Why Does Content Marketing Work?

why does content marketing work?In my last post on content marketing, I laid out some data that made one thing pretty clear: content marketing works. More and more brands are starting to abandon their old-school outbound strategies and move towards an inbound, content marketing oriented approach. The data supporting it is only getting stronger, but some people still have lingering doubts: Why does Content Marketing work?

Content Marketing = Storytelling

The simplest answer to the question, “Why does content marketing work?” is storytellingContent marketing works because it affects us as humans on a fundamental level. As human beings, we makes sense of the world around us by imposing patterns and stories on what we see. Joseph Campbell, a 20th century American anthropologist, noticed that these stories tend to have a similar structure, a structure he termed the monomyth, or the hero’s journey.

A hero’s journey is composed of three main parts: a call to adventure, meeting the mentor, and finally overcoming the challenge. Some of the most famous movies of all time were influenced by Campbell’s theory including Star Wars and the Matrix. But how does this relate to marketing?

Let’s break it down.

Your prospect = the hero. Your company = the mentor. Your product or service = how the hero overcomes the challenge.

One of the most difficult aspects of content marketing to understand is that the best way to sell your product and service is, well, to NOT sell your product or service, or at least not hard sell it. Still with me? Let’s look at an example of  successful of content marketing so this seems a little more concrete. Take a look at this commercial aired by Apple in 1984 and look for the elements of Campbell’s Hero Journey.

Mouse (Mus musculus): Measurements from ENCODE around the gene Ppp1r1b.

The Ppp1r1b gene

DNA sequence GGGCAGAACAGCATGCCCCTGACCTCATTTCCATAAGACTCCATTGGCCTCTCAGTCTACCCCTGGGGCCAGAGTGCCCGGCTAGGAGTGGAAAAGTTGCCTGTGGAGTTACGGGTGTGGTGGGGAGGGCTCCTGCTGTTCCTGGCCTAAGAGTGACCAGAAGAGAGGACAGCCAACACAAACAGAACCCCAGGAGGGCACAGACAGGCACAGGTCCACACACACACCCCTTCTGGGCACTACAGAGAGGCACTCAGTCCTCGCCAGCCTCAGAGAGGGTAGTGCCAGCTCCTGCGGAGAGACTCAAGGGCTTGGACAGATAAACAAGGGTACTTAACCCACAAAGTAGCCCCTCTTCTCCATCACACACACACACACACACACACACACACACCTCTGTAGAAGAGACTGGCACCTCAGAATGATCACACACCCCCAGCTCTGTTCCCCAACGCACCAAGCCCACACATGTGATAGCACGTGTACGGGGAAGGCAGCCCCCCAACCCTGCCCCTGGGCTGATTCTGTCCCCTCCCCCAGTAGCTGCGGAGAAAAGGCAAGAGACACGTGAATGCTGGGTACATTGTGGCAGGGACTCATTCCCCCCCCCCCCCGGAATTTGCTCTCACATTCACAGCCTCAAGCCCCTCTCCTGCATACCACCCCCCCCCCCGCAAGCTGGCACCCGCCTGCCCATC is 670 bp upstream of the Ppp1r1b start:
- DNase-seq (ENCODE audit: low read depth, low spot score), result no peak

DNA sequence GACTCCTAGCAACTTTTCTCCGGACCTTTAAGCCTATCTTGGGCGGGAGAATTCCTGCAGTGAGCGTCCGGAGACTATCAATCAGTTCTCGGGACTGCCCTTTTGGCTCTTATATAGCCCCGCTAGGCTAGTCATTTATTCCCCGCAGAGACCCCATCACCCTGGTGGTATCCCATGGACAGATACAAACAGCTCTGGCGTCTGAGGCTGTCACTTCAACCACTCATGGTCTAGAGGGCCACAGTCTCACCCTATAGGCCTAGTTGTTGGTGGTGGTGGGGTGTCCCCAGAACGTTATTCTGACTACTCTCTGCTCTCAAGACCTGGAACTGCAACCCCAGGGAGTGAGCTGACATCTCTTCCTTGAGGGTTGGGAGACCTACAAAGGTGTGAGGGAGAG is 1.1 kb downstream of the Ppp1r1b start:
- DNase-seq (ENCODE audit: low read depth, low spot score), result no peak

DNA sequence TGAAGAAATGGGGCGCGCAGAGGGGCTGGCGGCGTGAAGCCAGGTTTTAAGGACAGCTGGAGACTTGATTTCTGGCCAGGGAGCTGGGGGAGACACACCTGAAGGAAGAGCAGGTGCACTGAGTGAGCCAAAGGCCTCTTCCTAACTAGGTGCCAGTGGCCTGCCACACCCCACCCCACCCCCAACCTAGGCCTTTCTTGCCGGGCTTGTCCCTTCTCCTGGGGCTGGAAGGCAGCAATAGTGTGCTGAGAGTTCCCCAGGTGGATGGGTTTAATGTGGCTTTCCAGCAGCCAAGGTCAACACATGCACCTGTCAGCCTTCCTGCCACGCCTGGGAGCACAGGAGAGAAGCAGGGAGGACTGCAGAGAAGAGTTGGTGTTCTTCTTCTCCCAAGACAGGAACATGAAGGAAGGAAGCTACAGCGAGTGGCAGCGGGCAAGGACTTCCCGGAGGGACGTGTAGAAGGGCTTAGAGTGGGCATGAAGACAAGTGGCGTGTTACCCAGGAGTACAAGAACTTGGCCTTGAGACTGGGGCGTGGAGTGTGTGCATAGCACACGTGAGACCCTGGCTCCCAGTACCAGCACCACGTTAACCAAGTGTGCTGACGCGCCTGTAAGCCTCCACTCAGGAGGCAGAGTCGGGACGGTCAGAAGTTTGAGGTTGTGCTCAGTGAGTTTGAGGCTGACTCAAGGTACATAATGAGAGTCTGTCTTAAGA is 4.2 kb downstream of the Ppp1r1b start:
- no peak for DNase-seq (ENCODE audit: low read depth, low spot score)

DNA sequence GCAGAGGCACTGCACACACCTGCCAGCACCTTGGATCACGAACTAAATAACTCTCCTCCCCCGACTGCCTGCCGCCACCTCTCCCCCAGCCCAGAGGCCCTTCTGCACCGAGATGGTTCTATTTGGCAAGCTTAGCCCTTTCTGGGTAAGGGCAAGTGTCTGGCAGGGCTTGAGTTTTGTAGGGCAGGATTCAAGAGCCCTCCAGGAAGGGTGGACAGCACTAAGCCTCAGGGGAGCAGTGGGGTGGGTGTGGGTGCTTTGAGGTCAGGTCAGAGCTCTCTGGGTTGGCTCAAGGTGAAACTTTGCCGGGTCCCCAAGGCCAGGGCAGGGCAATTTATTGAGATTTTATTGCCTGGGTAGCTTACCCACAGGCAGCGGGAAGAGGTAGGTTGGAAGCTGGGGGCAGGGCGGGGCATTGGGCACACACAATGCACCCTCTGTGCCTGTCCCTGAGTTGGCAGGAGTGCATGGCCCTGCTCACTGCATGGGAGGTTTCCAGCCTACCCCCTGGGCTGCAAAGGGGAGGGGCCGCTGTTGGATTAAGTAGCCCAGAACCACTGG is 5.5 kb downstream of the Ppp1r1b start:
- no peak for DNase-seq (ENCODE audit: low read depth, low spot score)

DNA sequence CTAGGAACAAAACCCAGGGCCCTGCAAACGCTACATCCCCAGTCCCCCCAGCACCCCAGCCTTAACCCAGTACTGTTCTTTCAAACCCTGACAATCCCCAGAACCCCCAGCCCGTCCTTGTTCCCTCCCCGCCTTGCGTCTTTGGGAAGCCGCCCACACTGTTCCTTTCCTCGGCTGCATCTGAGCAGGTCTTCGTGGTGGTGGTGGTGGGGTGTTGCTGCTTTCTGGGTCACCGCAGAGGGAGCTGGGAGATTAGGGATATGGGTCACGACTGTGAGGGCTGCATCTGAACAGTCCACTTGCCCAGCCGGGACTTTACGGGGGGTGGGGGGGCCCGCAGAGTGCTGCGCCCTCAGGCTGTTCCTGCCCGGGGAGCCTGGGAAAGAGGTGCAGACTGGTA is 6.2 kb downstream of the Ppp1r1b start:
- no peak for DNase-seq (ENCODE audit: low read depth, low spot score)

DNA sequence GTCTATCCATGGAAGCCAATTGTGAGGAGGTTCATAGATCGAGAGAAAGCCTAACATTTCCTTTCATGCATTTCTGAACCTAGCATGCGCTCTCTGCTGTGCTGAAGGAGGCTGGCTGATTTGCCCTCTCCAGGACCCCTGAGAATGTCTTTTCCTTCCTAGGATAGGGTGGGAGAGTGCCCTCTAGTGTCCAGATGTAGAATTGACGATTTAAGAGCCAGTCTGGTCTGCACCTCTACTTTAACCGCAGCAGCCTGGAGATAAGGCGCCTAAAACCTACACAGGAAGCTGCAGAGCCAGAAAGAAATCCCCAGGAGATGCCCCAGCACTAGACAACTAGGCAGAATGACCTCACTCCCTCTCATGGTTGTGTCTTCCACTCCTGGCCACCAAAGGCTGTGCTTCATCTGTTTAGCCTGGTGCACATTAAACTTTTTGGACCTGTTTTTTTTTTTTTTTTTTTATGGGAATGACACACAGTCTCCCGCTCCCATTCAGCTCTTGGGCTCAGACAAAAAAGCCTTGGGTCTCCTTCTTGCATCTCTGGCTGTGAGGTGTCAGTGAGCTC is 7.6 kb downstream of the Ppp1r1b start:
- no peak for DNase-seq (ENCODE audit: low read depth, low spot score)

This ad is considered one of the most successful in history and yet the only mention of a product is at the very end and then only briefly. Why was it so successful? Why does content marketing work? It embraced the concept of the hero’s journey. The girl running down the aisle (Apple’s prospect) is our hero. Apple is the mentor, and their product is the solution, the way to overcome the challenge.

Now we can’t promise you that embracing a content marketing strategy will let your company grow to the point that it holds more cash reserves than the U.S. Treasury (but if it does, we expect really sweet Christmas gifts). What a content marketing strategy can help you do is build trust with your prospects so that when they choose a product or service to overcome their challenge, your business will be the first they consider.

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